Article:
The Centers for Medicare & Medicaid Services (CMS) plans to get aggressive about Medicare overpayments. The agency has recently proposed a rule requiring providers and suppliers receiving funds under the Medicare program to report and return any overpayment within 60 days after the date on which the overpayment was identified. The proposed rule is designed to implement a provision in the Affordable Care Act. Failure to report and refund overpayments within the specified time frame could result in liability under the False Claims Act and other penalties, including exclusion from federal healthcare programs.
An "overpayment" is defined as any funds that a provider or supplier is not entitled to retain. Such overpayment could include:
- Medicare payments for noncovered services.
- Medicare payments in excess of the allowable amount for an identified covered service.
- Errors and nonreimbursable expenditures in cost reports.
- Duplicate payments.
Providers and suppliers must submit a report and pay the refund within 60 days after the overpayment is "identified." An overpayment is identified when a person acts with actual knowledge of, in deliberate ignorance of or with reckless disregard to its existence. A provider or supplier may receive information (e.g., via an anonymous hotline call) concerning a potential overpayment that creates an obligation to make a reasonable inquiry to determine whether an overpayment exists. If the reasonable inquiry reveals an overpayment, the provider has 60 days to report and return the overpayment. Failure to investigate under these circumstances can result in the provider or supplier knowingly retaining the overpayment because it acted in deliberate ignorance or reckless disregard of whether it received such overpayment. Knowingly retaining an overpayment can constitute a false or fraudulent claim under the False Claims Act.
The report required to be filed with the refund must state the reason for the overpayment, for example: (i) incorrect service date, (ii) duplicate payment, (iii) incorrect CPT code, (iv) insufficient documentation and (v) lack of medical necessity. The report must also provide additional information, including (1) how the error was discovered, (2) a description of the corrective action plan implemented to ensure the error does not recur, and (3) whether the provider or supplier has a corporate integrity agreement with the Office of Inspector General (OIG) or is under the OIG voluntary disclosure program.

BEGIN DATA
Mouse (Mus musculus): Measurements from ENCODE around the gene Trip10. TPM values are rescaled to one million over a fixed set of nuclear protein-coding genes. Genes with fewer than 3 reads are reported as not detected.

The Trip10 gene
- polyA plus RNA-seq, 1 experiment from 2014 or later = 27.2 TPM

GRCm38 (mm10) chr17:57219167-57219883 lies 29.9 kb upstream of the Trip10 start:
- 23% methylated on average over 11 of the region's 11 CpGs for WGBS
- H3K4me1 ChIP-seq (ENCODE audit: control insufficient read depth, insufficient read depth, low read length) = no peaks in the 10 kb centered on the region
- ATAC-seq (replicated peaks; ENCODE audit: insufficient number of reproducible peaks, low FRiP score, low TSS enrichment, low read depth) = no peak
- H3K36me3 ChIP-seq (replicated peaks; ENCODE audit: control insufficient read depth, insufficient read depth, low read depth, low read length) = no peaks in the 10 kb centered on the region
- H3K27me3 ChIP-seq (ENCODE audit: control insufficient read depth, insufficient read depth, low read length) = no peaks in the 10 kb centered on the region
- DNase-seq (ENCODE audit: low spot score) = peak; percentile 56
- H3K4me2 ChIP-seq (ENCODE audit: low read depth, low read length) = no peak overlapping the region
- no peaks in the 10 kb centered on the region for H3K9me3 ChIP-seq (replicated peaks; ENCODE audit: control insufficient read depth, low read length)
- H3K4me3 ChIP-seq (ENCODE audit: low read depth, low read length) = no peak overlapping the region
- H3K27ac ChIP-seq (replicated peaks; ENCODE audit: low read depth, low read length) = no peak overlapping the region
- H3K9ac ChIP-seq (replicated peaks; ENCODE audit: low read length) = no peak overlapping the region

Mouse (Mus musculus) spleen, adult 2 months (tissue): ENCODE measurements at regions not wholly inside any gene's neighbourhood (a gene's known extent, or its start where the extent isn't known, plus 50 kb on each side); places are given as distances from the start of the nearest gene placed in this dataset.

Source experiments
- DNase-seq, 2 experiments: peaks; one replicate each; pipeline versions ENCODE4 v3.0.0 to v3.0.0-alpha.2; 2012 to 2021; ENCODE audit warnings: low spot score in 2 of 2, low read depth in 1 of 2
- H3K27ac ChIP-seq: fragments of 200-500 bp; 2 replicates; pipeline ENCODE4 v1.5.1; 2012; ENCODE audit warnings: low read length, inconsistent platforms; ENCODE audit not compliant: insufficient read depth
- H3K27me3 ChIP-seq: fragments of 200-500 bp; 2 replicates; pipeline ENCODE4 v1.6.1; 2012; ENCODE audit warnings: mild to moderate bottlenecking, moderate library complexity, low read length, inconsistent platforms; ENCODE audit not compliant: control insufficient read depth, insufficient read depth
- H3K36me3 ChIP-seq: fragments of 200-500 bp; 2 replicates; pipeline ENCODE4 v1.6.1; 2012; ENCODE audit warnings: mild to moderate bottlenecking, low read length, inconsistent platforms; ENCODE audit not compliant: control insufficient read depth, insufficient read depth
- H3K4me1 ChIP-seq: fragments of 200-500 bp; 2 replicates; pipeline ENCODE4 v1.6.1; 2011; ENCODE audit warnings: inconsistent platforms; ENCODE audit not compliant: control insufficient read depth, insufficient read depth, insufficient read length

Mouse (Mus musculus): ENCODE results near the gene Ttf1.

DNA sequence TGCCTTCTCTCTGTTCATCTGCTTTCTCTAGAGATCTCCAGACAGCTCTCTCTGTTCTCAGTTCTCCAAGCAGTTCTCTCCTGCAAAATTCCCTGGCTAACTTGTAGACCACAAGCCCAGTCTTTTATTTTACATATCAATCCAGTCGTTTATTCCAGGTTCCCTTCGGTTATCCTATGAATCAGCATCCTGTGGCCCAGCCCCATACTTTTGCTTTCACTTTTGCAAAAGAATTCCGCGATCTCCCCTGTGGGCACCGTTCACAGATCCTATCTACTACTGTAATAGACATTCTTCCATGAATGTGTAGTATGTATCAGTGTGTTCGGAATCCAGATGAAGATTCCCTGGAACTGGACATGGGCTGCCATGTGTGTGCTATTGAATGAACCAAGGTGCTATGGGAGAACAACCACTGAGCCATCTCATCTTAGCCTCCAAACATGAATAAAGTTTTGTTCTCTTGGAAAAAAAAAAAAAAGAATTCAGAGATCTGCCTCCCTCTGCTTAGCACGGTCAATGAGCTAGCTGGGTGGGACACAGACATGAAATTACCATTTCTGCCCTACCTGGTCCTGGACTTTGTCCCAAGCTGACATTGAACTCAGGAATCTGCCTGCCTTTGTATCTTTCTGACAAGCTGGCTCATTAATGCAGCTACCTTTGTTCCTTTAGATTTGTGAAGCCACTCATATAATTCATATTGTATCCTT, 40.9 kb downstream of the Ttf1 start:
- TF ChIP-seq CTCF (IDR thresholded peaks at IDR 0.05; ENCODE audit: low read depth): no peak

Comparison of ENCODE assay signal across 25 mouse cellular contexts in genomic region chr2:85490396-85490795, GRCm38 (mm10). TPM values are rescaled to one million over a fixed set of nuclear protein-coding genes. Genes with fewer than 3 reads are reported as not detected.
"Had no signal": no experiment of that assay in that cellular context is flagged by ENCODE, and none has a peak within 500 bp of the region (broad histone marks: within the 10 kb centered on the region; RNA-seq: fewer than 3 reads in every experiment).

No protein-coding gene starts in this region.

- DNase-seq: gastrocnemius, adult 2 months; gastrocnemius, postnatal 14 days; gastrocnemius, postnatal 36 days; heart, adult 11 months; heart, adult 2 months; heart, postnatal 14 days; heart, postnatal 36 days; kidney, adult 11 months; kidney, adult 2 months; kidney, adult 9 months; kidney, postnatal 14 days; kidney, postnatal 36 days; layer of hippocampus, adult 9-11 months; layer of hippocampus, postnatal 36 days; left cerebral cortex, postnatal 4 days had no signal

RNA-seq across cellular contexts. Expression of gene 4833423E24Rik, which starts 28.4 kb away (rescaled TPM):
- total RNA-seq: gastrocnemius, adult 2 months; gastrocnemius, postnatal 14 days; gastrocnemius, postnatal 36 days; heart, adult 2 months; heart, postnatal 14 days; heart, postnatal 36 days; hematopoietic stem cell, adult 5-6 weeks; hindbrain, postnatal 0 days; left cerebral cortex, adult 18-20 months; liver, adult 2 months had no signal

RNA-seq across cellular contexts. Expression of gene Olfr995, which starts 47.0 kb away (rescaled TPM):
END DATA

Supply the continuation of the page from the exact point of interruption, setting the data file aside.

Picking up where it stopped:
In addition to the 60-day requirement, the proposed rule would impose a 10-year look-back period. Under the look-back provision, overpayments identified within 10 years of the date received must be reported and returned. Ten years was selected because this is the outer limit of the False Claim Act's statute of limitations. Such a look-back provision would seem to place a burden on providers and suppliers: all a qui tam whistleblower has to do is allege that an overpayment was received within the past 10 years and the provider or supplier would be obliged to open an extensive investigation to ascertain whether the allegation has merit.
It should be noted that this proposed rule applies only to Medicare Part A and Part B providers and suppliers. It does not, at this time, apply to Medicare Advantage organizations, prescription drug plan sponsors and Medicaid managed care organizations.
CMS seeks comments on the proposed rule through April 16, 2012. For more information on the proposed rule or its application to your business, please contact any of the individuals listed, members of the Healthcare Compliance practice group.
 Patient Protection and Affordable Care Act (Pub. L. 111-148) as amended by Health Care Education Reconciliation Act of 2010 (Pub. L. 111-152), collectively known as the Affordable Care Act. Section 6402(a) of the Affordable Care Act establishes a new section 1128J(d) of the Social Security Act (title XVIII) titled "Reporting and Returning of Overpayments."
 False Claims Act, 31 U.S.C. 3729 et seq. The government has the authority to impose severe penalties on contractors who knowingly present false or fraudulent claims to the government for payment or approval or to avoid or decrease an obligation owed to the government. Liability under the act can be established in the absence of actual knowledge of the falsity of information where it can be shown that a contractor submitted claims in deliberate ignorance, or in reckless disregard, of the truth or falsity of the information.
 Overpayments can also result from estimated payments made to providers or suppliers for services with the knowledge that a reconciliation of those payments to actual costs will be done when the actual costs or related information becomes available. In those situations (e.g., payments for graduate medical education), the overpayment is due either 60 days after it has been identified or on the date any cost report is due, whichever is later.